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Pharm Res. 2018 Feb 6;35(3):46. doi: 10.1007/s11095-017-2323-z.

Pharmacological Treatment of Attention Deficit Hyperactivity Disorder During Pregnancy and Lactation.

Author information

1
Laboratory of Teratology, Department of Medical Neurobiology, Israel Canada Research Institute, Hebrew University Hadassah Medical School, 91120, Jerusalem, Israel. ornoy@cc.huji.ac.il.

Abstract

INTRODUCTION:

Attention deficit/hyperactivity disorder (ADHD) is a neurobehavioral problem found in 2-5% of adults. Stimulants and drugs that affect the dopaminergic, noradrenergic and/or serotonergic systems are effective treatment and are increasingly prescribed to women at child bearing age. It is consequently important that reliable information on the safety of these drugs in pregnancy is available so that appropriate therapeutic choices can be made.

RESULTS:

The data on stimulants (methylphenidate and amphetamines) are generally showing that there is no increase in the rate of major congenital anomalies. There are very little data on the use of atomoxetine and guanfacine in pregnancy. There are no data on the use of clonidine for ADHD but the data on its use as an antihypertensive drug have not revealed any serious adverse effect. Bupropion, when used as an antidepressant, does not seem to increase the rate of congenital anomalies. There are practically no data on the possible long-term neurodevelopmental effects of any of these drugs. Most of them are secreted in human milk, but the concentrations in infant's blood, except for clonidine and amphetamines, have been very low. Breast feeding with clonidine and amphetamines is therefore contraindicated, but there seems to be no safety concerns for the other drugs.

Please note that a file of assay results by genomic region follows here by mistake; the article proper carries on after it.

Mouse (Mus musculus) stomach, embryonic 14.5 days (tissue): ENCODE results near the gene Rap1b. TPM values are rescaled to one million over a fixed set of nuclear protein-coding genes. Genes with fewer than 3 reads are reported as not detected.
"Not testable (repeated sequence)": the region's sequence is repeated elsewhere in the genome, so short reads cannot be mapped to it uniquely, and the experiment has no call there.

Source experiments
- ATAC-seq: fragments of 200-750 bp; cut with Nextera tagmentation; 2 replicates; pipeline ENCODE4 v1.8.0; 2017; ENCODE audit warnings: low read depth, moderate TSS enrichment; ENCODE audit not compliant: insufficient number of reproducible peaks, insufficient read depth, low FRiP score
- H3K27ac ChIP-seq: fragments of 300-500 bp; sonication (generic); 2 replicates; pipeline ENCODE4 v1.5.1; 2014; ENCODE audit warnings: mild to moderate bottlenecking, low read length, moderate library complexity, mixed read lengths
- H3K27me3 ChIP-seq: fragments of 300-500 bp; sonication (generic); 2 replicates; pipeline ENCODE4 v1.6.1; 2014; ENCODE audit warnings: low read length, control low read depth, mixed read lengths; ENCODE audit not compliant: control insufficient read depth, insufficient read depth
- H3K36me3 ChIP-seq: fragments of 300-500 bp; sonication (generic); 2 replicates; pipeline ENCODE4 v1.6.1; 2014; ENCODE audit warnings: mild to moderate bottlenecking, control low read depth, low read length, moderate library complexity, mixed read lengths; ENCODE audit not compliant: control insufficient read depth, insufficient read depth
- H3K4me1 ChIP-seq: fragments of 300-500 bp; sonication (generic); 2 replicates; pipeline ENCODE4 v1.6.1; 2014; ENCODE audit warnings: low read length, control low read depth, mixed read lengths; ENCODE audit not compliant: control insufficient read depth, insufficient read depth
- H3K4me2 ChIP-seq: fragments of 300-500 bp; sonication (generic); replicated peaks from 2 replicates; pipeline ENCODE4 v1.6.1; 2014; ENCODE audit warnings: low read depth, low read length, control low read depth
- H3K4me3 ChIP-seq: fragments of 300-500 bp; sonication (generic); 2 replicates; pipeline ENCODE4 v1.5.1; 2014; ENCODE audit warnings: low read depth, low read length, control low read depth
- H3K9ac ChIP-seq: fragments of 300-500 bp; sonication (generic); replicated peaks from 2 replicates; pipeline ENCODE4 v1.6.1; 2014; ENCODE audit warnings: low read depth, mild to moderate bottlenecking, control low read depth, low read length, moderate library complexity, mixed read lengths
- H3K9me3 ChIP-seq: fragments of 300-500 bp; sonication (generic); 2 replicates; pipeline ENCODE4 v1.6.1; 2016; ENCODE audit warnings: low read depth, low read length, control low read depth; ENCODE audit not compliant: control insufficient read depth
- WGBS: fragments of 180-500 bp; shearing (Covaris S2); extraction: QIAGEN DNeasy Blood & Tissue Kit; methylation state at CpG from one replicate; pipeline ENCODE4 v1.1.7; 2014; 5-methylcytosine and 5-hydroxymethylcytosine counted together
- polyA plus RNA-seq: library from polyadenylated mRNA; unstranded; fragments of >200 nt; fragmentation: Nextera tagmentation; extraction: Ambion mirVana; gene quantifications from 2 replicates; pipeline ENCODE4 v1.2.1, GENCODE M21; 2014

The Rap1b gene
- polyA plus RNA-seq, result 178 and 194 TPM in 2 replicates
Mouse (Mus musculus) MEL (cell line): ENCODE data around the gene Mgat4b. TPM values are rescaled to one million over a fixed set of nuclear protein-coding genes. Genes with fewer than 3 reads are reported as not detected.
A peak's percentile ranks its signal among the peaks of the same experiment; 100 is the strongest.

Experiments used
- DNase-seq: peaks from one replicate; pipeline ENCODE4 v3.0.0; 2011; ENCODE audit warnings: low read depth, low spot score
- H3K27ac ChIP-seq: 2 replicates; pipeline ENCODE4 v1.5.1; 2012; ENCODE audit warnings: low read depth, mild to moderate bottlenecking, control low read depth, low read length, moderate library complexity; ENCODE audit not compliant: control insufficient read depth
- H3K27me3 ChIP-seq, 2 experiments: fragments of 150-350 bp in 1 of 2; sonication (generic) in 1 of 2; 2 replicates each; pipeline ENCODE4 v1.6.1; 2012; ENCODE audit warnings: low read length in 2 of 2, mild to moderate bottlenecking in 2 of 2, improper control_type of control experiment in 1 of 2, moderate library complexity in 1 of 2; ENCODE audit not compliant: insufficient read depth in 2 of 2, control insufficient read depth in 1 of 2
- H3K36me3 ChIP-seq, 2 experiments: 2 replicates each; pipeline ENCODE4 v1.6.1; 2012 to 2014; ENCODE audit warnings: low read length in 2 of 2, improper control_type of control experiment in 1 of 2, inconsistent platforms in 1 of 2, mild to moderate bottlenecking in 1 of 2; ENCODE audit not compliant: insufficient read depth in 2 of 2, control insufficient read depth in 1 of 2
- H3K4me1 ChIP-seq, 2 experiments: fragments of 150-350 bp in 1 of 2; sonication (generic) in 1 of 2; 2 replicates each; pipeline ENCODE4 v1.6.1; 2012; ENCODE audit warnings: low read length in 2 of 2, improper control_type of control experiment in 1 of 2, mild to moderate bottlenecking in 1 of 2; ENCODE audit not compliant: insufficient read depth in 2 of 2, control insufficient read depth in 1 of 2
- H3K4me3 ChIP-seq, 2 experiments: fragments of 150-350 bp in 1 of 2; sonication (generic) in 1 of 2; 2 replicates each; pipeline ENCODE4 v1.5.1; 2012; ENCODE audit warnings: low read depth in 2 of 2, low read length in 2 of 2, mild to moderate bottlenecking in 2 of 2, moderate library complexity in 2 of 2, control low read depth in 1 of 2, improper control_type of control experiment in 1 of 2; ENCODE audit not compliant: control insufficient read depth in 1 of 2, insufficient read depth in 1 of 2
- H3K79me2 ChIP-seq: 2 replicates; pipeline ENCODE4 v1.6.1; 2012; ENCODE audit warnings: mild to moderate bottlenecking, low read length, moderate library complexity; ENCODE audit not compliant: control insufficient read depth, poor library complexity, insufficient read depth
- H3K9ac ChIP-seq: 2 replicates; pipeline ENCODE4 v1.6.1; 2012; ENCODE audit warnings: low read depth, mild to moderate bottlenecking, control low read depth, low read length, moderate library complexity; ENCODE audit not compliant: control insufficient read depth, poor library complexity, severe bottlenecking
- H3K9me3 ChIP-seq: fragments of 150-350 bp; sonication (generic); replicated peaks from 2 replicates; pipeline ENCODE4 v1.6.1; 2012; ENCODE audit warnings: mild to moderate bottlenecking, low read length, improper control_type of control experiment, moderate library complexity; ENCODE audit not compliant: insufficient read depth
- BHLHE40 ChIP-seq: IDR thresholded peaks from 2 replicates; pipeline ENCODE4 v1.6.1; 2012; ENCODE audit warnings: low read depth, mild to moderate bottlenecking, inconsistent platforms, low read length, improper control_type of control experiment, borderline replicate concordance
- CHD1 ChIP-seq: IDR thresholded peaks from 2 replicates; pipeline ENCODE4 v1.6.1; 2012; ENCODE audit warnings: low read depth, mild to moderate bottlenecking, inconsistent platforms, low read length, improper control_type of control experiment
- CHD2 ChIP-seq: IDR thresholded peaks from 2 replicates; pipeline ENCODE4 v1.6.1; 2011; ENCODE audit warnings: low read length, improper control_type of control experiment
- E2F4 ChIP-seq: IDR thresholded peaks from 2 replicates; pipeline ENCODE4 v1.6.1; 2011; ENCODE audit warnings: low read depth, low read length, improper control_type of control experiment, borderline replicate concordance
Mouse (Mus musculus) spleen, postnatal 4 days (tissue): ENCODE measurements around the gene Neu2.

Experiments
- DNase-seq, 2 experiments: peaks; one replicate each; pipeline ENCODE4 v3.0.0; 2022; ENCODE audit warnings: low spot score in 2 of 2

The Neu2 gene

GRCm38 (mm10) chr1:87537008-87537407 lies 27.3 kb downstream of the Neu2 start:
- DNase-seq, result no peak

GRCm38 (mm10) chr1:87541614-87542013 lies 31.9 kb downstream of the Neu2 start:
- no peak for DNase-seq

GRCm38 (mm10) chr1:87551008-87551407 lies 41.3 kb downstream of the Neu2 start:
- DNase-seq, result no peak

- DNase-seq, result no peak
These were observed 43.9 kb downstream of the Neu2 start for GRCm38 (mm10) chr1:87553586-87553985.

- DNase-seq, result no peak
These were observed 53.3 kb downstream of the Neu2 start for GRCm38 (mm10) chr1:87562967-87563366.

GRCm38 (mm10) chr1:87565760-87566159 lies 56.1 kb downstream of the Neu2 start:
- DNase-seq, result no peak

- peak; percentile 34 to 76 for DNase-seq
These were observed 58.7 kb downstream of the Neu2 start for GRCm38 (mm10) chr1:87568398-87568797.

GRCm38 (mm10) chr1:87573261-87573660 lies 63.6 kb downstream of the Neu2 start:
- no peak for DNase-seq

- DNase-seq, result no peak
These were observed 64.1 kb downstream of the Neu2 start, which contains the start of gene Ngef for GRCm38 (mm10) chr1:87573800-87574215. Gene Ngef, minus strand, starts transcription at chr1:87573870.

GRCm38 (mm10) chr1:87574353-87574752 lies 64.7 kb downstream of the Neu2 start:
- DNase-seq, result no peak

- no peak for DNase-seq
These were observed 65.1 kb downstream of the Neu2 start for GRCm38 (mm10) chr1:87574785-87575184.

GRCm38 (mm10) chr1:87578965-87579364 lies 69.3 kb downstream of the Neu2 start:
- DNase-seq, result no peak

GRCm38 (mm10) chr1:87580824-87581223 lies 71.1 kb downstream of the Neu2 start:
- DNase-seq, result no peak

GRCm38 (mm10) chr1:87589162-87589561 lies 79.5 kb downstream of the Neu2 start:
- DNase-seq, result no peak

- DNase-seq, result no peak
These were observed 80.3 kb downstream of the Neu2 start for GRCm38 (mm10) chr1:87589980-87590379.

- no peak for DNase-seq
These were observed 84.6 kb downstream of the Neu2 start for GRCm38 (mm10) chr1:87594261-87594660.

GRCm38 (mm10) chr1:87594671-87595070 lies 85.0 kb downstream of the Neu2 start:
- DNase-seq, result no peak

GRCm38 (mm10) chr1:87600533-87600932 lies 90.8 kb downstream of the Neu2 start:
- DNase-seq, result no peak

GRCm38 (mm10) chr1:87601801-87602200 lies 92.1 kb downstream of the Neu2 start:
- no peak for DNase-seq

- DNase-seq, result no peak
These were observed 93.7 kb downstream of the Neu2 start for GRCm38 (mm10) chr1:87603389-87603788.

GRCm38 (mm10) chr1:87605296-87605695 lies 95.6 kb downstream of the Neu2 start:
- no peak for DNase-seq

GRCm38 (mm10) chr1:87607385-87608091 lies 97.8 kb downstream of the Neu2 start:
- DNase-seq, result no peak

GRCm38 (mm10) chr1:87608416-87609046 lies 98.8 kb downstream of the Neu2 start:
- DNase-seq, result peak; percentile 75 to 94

CONCLUSION:

The drugs used for the treatment of ADHD are apparently not teratogenic, but due to paucity of data, especially on the long-term neurodevelopmental outcome, the treating physician should reconsider the need of treatment during pregnancy. If needed, methylphenidate, amphetamines and bupropion are preferred drugs.

KEYWORDS:

ADHD; breast feeding; drugs; pregnancy outcome; stimulants

PMID:
29411149
DOI:
10.1007/s11095-017-2323-z
[Indexed for MEDLINE]

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